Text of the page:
'An unnecessary industry'

In the Tweed Shire in northern New South Wales, there are 11 groundwater operations supplying the beverage industry, and another six applications in the pipeline.

Denise White lives in the shire's small town of Uki, where nearly every home and business displays a 'Stop water mining' sign.

"I think we should err on the side of caution as far as water goes," she said.

"Particularly now with the drought and the way everybody's affected by water or lack of.

"That's to my mind an unnecessary industry because all they're doing is creating plastic waste, putting it into tiny little bottles."

Thirsty work

Councils do not have any say on water regulations.

In the Tweed Shire, the council has used local planning laws to stop new bottled water operators.

But it said it has had to fight off court appeals from rejected applicants, at a financial cost.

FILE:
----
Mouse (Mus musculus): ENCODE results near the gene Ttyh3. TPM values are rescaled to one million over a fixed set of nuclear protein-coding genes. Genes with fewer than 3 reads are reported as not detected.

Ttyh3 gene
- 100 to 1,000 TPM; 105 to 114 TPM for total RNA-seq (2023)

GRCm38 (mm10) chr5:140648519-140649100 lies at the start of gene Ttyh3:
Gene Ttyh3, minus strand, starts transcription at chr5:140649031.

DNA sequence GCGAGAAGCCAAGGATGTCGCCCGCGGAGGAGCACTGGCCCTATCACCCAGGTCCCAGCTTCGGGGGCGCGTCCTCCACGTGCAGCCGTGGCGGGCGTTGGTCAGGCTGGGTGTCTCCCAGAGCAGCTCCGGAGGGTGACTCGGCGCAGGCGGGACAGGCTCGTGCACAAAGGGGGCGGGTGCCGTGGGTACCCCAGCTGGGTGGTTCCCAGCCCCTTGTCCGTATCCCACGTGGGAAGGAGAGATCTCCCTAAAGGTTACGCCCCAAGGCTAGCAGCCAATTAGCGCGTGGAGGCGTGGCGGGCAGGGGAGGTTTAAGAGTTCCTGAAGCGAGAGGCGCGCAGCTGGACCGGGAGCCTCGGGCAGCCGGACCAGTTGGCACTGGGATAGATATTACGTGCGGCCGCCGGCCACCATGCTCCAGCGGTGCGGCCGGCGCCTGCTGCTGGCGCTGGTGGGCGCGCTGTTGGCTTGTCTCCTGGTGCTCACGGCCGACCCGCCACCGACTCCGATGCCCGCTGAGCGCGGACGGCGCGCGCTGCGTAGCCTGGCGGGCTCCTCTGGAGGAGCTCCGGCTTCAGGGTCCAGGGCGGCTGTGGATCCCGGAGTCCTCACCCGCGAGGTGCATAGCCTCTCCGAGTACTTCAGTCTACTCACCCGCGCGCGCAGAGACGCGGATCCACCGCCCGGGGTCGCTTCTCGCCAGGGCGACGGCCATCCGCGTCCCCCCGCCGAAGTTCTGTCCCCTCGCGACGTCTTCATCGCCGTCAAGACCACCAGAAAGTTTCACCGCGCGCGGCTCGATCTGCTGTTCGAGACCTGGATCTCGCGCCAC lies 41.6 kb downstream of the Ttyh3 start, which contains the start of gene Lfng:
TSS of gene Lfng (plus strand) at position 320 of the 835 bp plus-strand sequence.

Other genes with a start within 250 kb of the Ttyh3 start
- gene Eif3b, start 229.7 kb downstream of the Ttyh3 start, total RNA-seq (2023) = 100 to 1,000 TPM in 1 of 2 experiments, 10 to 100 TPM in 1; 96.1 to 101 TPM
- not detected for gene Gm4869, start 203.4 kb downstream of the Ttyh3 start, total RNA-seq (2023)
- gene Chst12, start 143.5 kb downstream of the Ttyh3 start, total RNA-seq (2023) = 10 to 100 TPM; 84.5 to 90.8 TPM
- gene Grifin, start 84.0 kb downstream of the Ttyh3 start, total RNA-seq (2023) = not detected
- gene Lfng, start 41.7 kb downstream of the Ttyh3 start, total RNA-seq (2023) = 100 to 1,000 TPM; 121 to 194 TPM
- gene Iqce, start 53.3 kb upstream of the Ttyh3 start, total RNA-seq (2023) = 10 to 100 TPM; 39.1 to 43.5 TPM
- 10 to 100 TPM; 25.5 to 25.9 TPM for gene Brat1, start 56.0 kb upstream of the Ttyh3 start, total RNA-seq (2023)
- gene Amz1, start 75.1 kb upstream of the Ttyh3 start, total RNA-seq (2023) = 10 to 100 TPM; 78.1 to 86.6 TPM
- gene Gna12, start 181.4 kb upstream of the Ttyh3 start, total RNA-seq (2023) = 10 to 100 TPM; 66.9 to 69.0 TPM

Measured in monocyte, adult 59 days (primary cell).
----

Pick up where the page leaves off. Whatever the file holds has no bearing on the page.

Deputy Mayor, Chris Cherry, said council asked the NSW Government to change legislation to allow the shire to refuse any more commercial extraction applications.

"Allowing bottled water facilities in our rural zones has had unintended consequences for us as a shire," she said.

"We are not a community that wants to become the water bottle capital of Australia."

NSW water authorities told the ABC bores in this part of the state must now be monitored.

The results of an investigation by the NSW chief scientist into commercial extraction of the NSW northern rivers region is expected soon.

Groundwater expert from the University of New South Wales, Associate Professor Martin Andersen, said groundwater is an important emergency supply during droughts and it needs to be managed carefully and sustainably.

"Groundwater flows very slowly and so these drawdowns take time to propagate through the system, and so some of the impacts come years or decades later," he said.

"We are heading towards a potentially hotter and potentially drier climate and that means probably less groundwater recharge, so we certainly need to plan for the future.